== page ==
Gary Yantis

  3. Richard Snow says:

    As a person living in Greenville, diagnosed with early onset alzheimer’s in 2007 but seemingly fully recovered, I’d love to take part in this survey.

  4. melissa bucuk says:

    My father was diagnosed with a form of muscular dystrophy, and with alzheimer’s…. It took several years for me to get his bloodwork sent to Igenex. (No-one believed it could be Lyme except for me.) The lab verified Lyme, but by then my dad was too ill to travel to any Lyme-literate physician. He died a few months later, just 3 weeks after my mother, his caretaker, died — she had been so busy taking care of my dad that she could not address her own health issues adequately. This was in 2009, and my parents lived in central Pennsylvania. And to think this could happen in a Lyme endemic area!

  5. Doreen Dupuis DePalo says:

    I would also like to take part in the study. I was dx in 2008, but had been sick for years. I feel like I’ve had todo all my own research also, and can’t work due to all of the devastating symptoms. My email is missdoreenie@yahoo.com. Thank you!

  6. Warren says:

    Thank you Sarah for this important work. I too have the same questions. I will be following your work with great anticapation. I applaud your intuitiveness that if you want fix a problem you first have to know what the problem is. What you are doing is not esoteric or unfounded. This is basic Science of which research used to be about. Your research is the kind of research that could uncover important data to help lead other researches to the underlining factors and then answers to your question. You are continuing the work of the first person you spoke of and building on it. This is far to big a question from most people to wrap their head around. Let alone understand where to start to get to the real answer.

    I am a Chronic Lyme Sufferer and have also wondered about these and other diseases which at times I share some of their symtoms. Please excuse my spelling and grammer, Lyme has cause many more problem than pain for me. Getting my thoughts from brain to paper is a daughting task.

    I also I feel there are links to many more “Unknown caused diseases” like MS, ALS, Fibermialgia, Lupis, many nerological problems like depression, bipolar, and a host of others beyond your list.

    Had the people studing Lyme disease taken your systematic and unbiased approach, things might have been much different for Lyme sufferes and the other “so-called unknown caused diseases ” as well.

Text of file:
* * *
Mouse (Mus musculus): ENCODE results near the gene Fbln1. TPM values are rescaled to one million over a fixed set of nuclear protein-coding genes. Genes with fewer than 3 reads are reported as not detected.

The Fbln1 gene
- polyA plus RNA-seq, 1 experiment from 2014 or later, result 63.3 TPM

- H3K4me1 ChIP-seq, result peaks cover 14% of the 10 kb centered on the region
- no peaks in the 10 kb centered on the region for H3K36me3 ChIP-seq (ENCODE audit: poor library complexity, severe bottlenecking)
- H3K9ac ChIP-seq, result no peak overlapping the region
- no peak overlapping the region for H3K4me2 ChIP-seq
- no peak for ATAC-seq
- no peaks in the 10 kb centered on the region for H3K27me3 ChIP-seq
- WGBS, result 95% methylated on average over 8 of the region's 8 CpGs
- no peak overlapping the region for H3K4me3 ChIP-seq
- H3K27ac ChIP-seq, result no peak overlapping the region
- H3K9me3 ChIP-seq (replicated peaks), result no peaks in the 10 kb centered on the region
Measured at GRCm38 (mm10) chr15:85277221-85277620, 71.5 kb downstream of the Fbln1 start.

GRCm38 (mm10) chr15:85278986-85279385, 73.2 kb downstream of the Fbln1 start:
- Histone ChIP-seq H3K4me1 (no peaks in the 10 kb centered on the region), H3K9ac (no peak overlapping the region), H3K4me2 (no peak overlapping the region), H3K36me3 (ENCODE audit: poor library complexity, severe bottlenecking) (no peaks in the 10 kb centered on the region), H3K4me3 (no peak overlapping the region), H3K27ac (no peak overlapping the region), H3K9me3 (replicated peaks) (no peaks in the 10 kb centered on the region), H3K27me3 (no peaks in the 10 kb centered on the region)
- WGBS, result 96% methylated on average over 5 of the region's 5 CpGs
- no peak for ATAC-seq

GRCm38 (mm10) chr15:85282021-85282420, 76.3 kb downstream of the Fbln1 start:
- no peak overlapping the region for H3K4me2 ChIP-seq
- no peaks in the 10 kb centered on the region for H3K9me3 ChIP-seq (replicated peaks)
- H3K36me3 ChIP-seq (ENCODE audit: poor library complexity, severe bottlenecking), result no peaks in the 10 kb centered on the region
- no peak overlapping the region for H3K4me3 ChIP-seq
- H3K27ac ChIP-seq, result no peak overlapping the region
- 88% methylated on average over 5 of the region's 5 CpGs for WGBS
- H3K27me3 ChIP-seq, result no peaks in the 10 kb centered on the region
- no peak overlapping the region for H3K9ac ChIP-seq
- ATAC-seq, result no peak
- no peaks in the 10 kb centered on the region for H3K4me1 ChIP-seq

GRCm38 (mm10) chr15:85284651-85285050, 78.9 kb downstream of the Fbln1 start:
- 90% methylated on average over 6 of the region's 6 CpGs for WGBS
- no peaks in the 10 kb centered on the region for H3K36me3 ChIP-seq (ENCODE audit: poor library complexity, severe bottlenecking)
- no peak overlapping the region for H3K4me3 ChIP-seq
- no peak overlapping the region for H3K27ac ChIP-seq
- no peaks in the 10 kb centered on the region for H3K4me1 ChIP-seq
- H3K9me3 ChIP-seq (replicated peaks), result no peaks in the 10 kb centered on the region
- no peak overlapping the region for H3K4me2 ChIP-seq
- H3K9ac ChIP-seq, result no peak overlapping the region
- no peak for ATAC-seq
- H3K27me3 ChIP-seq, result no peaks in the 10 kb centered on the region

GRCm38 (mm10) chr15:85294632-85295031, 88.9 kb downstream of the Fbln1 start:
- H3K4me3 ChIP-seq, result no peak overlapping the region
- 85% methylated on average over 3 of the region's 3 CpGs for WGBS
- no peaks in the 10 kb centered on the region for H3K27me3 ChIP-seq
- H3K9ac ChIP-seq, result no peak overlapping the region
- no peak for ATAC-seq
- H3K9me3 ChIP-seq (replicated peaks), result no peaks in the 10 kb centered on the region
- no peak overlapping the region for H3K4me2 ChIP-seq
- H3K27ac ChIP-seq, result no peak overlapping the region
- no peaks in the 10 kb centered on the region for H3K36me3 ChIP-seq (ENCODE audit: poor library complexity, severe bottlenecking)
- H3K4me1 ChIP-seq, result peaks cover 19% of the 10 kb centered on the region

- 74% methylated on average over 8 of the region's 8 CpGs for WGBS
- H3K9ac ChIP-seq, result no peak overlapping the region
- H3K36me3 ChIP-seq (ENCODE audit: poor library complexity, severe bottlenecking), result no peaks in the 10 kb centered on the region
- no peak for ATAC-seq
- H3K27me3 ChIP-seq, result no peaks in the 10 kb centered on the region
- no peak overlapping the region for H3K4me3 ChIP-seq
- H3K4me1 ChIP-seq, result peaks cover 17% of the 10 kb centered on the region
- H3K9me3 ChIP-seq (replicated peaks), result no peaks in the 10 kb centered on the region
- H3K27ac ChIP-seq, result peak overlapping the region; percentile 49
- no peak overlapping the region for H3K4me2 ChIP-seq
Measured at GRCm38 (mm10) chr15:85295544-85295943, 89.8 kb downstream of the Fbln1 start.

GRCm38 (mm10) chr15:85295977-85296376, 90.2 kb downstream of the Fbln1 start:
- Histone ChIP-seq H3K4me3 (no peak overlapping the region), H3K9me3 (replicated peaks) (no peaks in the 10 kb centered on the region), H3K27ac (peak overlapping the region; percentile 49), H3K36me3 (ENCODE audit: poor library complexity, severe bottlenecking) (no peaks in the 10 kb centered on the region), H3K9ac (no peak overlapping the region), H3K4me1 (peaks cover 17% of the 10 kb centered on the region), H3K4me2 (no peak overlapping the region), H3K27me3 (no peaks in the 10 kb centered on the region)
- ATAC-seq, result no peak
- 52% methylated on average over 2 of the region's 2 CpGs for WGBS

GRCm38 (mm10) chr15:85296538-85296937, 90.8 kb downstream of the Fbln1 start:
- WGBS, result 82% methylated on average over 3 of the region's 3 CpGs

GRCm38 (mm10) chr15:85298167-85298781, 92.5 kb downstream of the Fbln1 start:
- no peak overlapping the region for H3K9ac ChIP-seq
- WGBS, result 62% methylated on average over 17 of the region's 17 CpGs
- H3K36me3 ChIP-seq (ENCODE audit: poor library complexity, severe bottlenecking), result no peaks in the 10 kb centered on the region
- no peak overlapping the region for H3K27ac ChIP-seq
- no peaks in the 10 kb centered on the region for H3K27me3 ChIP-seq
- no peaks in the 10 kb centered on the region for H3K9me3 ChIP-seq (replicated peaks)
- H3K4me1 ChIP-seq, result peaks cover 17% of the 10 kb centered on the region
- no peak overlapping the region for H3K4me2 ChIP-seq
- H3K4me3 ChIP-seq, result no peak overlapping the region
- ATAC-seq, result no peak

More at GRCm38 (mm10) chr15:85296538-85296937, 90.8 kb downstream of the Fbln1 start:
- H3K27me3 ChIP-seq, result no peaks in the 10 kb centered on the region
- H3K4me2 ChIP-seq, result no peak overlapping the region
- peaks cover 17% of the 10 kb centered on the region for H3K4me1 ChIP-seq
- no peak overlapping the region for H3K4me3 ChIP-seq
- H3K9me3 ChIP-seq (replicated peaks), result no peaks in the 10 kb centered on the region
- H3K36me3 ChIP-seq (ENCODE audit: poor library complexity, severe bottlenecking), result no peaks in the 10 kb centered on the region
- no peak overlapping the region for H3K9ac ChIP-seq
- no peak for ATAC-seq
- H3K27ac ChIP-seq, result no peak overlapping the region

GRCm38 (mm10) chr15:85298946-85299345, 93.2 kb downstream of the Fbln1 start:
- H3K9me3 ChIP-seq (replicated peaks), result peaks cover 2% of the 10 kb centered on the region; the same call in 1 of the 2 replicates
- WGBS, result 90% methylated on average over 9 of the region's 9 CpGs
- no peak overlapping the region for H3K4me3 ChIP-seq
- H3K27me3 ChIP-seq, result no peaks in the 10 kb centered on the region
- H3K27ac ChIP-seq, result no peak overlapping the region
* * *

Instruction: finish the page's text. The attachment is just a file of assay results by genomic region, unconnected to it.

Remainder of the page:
Best Regards, Warren

  7. Bea Seibert says:

    Sarah, Please contact me. My husband died on 10/9/12 from complications I believe were due to chronic babesiosis. Tests are still ongoing to deteremine exact species of the blood borne protozoan — but I believe his case meets the CDC criteria for a confirmed case of babesia. He had ARDS (lung failure) and a splenic infarction (blood clot in the spleen). His primary symptoms during his 12 year illness were a Parkinsonian tremor, myoclonus, severe dystonia, and other movement disorder symptoms that did not respond to Parkinson’s meds, but responded to babesia treatment (went away after 8 or 9 years and stayed gone for about 1 1/2 years until the 2nd new tickbite. His other severe symptoms included seizure like episodes that did not respond to seizure meds, but went away after bartonella treatment (when his bloodsmears no longer showed coccobacilli), but these symptoms also returned after the 2nd new tickbite. I can share lots of resources with you and would like to discuss my husband’s case in further detail. Bea Seibert — seibertneurolyme (at) gmail (dot) com

  8. Bea Seibert says:

    Wow — integrative neurology. I didn’t even know there was such a degree.

    There is a desperate need for LLMD neurologists. In fact there are only half a dozen at most in the entire U.S. and even those really mostly specialize in lyme and know little about the coinfections. As you know from your research of the medical literature there are very few medical journal articles describing patients with even 2 tickborne infections and few if any describing patients with 3 or more tickborne infections — but these are the patients with the most severe neurological symptoms that the average neurologist can’t relate to and they frequently end up being sent to psychiatrists instead of LLMD’s.